ABC News' Abbie Boudreau, Sabina Ghebremedhin and Derick Yanehiro report:
Bethany Storro drew a wave of national sympathy when she told police that a stranger had doused her face with acid. But she quickly went from victim to villain when the public learned that she'd harmed herself with the acid and lied about being attacked.
Now, in an exclusive interview with ABC News that aired today on "Good Morning America," Storro, 30, discussed how she used the acid on herself in a failed suicide attempt because of a then-undiagnosed mental illness called body dysmorphic disorder. The illness causes an obsession with minor or imagined physical flaws.
"In the mirror, I saw a distorted monster. It was, like, my eyes were gouging out, my face was just, it was just terrible," she said, speaking in her first broadcast interview since the incident on Aug. 30, 2010, in the state of Washington.
Finally, when she couldn't bear the face she saw in the mirror anymore, she says, she turned to liquid acid to end her life.
"I held it up to my face and I could feel it burning through my skin. Like, melting into my face. And I was just, I was so happy," she said.
But when the pain became unbearable, Storro says, she couldn't bring herself to drink the acid.
"So I'm freaking out, like, 'This isn't working. What am I going to do now?'" she said, recalling the incident.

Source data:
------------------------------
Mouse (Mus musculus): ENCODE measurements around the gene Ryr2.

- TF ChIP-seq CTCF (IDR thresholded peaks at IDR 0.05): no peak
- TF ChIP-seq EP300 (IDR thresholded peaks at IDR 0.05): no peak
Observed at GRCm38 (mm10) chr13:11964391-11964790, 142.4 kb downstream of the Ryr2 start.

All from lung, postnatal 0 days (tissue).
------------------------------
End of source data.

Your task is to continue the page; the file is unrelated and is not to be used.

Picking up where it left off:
She drove down the street, screaming for help, and she got it. People surrounded her, and one of them asked her whether someone had attacked her.
"I was clueless and I just said, 'Yes,' and that's when it all began," she said.
Storro told police that she was attacked outside a Vancouver, Wash., coffee shop by an African-American woman who approached her and asked her whether she wanted something to drink. She claimed the woman said, "Hey, pretty girl," and then threw a cup of acid into her face, disfiguring her.
Police set off on an intense search for the alleged attacker, but soon began to suspect that Storro had faked the story.
A Vancouver Voice reporter interviewed witnesses who were in the park where Storro was allegedly attacked and they said Storro was alone when she dropped to the ground and started screaming.
Storro told ABC News that she never intended to blame someone else, but said she began to believe her own lies, and relished the attention she was getting as a result of the widespread media attention.
"In that moment I felt like I was cared for and I mattered," she said.
Storro held a news conference shortly after surgery, with her head wrapped in gauze, and was booked as a guest on "The Oprah Winfrey Show," but canceled the appearance.
After two weeks during which police investigated the story, Storro confessed that she had lied. Her parents, Joe and Nancy Neuwelt, did not know about her deception or the severity of her illness. Storro said she never reached out to them for help.
Storro pleaded guilty to lying to police and was also charged with three counts of second-degree theft after going on a shopping spree with donation money intended for her recovery.
The theft charges were later dismissed after Storro repaid the money and spent one year at a mental-health treatment facility in Washington.
Storro told ABC News that she "made a mistake.
"I hope that people forgive me and give me a chance. Because I'm, I'm a good person," she said. "I promise I am."
A portion of the proceeds from Storro’s book will go to Elahan Place and the Legacy Emanuel Burn Center Foundation.